Luiz Carlos Trabuco has been the acting CEO of Grupo Bradesco over the last nine years. In that time, the bank has grown into one of the largest and most important financial institutions in all of Latin America. With more than $400 billion in assets and $50 billion in annual revenues, no other private bank in Brazil can match the sheer size and volume of business that defines Bradesco.
Under Trabuco’s watch, the bank was able to expand to an extent that is unprecedented among Brazilian financial companies. The bank now counts more than 5,000 branches under its name, and it currently employs more than 100,000 people, making it one of the largest employers in Latin America.
But this result was far from guaranteed. Throughout Trabuco’s tenure as CEO, the bank faced some of the most critical challenges to its business that it has ever experienced. These included the rapid contraction of the Brazilian economy after the 2008 financial crisis, which effected the Brazilian economy more negatively than elsewhere throughout the hemisphere. Making matters worse, shortly after Trabuco Bradesco assumed the role of CEO, Bradesco’s chief rivals, Banco Itau and Unibanco, merged, forming the largest banking conglomerate in the country and sending Bradesco back to a distant second place.
This was bad news for the bank, which was operating in an increasingly consolidated banking market. The newly formed Itau Unibanco quickly began using its vast economies of scale and pricing advantages to undermine Bradesco across all of its principal markets. By 2014, Bradesco was in bad shape. As a result of competitive pressures and an inability to get a clear advantage over its larger rival, the company’s stock had slipped nearly 80 percent from its all-time highs of the late 2000s.
Trabuco knew that something had to be done. Because banking is largely a commodity business, there were few ways for a bank in Bradesco’s position to compete purely on the merits of its products. This was the crux of the problem: By gaining significant size advantages over Bradesco, Itau Unibanco could offer better rates and lower fees across most of its banking products. This left Bradesco with very little wiggle room to eek out a competitive edge. The bank was losing customers fast.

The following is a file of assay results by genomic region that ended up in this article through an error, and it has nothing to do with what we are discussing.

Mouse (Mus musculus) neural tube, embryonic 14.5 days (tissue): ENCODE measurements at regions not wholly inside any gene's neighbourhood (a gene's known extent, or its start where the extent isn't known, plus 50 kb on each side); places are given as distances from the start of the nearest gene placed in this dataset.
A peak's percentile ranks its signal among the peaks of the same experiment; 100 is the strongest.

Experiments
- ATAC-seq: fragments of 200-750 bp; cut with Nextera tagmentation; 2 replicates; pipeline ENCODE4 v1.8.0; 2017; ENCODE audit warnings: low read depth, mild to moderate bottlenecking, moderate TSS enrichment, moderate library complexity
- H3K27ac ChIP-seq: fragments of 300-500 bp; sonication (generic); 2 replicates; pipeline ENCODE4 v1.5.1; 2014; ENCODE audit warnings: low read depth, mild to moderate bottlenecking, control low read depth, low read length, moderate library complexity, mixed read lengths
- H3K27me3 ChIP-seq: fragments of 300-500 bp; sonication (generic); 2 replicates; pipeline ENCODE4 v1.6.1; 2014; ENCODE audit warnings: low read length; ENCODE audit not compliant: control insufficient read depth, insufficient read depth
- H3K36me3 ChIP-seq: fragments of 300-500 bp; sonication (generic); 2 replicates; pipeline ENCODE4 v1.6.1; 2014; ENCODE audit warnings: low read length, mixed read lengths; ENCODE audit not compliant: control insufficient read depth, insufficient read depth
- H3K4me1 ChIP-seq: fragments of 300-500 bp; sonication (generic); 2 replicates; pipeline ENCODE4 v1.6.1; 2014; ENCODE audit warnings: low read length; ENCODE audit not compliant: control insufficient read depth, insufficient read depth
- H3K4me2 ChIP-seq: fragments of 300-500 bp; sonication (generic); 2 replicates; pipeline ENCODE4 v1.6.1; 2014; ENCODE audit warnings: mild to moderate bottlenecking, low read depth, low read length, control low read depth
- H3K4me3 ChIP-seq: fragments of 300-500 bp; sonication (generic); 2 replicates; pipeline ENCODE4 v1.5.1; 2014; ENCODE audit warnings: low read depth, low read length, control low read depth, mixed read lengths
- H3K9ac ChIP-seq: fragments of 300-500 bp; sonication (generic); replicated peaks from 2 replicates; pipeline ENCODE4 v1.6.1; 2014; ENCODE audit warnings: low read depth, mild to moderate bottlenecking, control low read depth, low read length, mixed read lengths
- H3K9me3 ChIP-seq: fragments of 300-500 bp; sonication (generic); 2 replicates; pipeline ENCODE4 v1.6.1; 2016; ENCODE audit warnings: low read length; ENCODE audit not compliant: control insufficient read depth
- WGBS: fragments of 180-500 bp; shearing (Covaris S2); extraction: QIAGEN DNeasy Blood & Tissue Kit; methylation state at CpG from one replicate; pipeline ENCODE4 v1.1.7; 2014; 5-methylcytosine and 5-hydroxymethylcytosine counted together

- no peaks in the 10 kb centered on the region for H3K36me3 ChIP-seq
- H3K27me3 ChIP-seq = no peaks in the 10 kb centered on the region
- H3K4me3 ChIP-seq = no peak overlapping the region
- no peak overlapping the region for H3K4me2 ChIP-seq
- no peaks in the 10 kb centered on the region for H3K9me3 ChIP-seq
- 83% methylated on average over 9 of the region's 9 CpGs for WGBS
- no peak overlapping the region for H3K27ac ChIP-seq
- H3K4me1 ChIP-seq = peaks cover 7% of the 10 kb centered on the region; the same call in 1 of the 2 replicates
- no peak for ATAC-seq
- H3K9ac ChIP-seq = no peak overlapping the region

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But then in 2015, Trabuco began hearing rumors that HSBC was tiring of running its money-losing operations in the hyper-competitive Brazilian banking market. The global banking giant had been attempting to carve out a piece of the Brazilian finance pie for more than a decade, without anything but losses and consumption of valuable human capital to show for it.
Trabuco knew that, with the right offer, he would be very likely to get HSBC to sell all of its Brazilian assets to Bradesco. This would vastly increase the size of Bradesco, putting it back squarely in the driver’s seat of the Brazilian banking sector.
Over the early part of 2015, Trabuco quietly contacted executives at HSBC, drafting a letter of intent and arranging exclusivity on any potential purchase. By the summer of 2015, Trabuco had announced that Bradesco was finalizing the purchase of HSBC Brazil for approximately $5.2 billion in cash. This would mark the largest transaction in Brazilian business history, making Bradesco the country’s number-one bank again.
The deal closed at the end of 2015. This huge upset in the country’s banking sector earned Trabuco the 2015 Isto E Dinheiro Entrepreneur of the Year Award, giving Trabuco his first real taste of nationwide fame and prominence.
Today, Bradesco is back trading at near all-time highs. Trabuco is now slated to step down from CEO and assume the bank’s chairmanship, a role in which it is almost certain that he will excel.
Learn more about Luiz Carlos Trabuco: https://g1.globo.com/economia/noticia/conselho-do-bradesco-escolhe-octavio-de-lazari-junior-para-substituir-trabuco-como-ceo.ghtml